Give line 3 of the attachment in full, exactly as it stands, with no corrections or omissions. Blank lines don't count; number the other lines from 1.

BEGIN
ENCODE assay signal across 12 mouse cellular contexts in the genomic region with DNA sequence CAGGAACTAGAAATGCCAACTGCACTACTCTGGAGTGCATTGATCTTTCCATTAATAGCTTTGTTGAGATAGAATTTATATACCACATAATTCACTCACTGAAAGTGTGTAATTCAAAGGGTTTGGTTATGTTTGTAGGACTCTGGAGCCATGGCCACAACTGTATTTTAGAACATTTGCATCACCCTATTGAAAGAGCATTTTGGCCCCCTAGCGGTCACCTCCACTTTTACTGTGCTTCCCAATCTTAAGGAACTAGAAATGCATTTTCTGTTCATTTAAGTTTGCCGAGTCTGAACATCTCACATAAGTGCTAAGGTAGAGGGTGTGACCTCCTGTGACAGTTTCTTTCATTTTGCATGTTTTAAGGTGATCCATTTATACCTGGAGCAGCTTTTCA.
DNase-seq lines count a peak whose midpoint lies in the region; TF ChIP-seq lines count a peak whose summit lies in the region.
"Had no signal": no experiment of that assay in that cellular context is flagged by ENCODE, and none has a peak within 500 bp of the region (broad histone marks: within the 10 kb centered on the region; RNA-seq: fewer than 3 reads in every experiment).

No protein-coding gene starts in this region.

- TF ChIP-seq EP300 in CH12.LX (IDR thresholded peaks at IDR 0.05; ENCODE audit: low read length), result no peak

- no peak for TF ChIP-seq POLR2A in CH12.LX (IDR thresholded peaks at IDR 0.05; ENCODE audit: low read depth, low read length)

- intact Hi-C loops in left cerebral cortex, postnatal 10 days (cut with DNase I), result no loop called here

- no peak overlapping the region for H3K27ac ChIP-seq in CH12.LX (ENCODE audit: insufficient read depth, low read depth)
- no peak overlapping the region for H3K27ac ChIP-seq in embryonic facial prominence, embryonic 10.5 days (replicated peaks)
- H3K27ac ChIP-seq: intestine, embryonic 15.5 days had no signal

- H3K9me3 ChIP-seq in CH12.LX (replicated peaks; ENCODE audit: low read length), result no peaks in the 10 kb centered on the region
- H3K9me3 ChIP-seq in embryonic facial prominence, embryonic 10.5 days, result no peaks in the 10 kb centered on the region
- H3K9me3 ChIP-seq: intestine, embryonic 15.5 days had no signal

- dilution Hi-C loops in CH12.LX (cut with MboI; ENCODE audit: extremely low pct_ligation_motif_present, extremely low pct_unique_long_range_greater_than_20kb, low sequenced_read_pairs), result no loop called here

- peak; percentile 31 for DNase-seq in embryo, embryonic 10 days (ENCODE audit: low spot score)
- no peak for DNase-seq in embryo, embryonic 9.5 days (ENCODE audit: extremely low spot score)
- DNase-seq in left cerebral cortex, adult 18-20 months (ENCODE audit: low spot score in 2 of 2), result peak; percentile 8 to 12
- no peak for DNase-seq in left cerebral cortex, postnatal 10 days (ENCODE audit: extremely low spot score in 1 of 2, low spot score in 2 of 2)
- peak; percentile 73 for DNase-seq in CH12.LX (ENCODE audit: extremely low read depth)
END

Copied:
"Had no signal": no experiment of that assay in that cellular context is flagged by ENCODE, and none has a peak within 500 bp of the region (broad histone marks: within the 10 kb centered on the region; RNA-seq: fewer than 3 reads in every experiment).